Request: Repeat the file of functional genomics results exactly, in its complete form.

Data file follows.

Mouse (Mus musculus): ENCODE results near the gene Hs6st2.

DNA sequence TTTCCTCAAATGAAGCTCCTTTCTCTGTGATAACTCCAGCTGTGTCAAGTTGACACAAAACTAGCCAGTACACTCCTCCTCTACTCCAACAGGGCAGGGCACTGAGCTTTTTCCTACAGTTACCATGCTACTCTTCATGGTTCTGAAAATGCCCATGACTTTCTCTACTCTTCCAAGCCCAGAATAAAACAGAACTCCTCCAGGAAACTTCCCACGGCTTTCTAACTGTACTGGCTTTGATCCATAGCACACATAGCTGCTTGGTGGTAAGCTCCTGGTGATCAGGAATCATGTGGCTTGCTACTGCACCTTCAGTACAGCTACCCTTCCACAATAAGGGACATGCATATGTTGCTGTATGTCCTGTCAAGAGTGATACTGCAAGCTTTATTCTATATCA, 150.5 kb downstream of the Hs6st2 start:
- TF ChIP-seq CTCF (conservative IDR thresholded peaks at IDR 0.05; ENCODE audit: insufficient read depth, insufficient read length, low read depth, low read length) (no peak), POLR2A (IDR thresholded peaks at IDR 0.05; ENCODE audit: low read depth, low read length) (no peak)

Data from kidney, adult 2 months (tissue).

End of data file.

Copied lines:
Mouse (Mus musculus): ENCODE results near the gene Hs6st2.

DNA sequence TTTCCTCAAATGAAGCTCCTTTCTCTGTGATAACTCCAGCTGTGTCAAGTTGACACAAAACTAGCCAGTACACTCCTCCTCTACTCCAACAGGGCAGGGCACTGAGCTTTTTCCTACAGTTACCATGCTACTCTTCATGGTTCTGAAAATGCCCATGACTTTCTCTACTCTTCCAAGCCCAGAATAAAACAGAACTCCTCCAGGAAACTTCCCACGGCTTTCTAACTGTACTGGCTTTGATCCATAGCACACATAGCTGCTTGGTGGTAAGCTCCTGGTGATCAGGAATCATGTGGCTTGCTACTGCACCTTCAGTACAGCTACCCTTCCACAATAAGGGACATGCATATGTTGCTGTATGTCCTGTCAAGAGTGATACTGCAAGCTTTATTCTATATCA, 150.5 kb downstream of the Hs6st2 start:
- TF ChIP-seq CTCF (conservative IDR thresholded peaks at IDR 0.05; ENCODE audit: insufficient read depth, insufficient read length, low read depth, low read length) (no peak), POLR2A (IDR thresholded peaks at IDR 0.05; ENCODE audit: low read depth, low read length) (no peak)

Data from kidney, adult 2 months (tissue).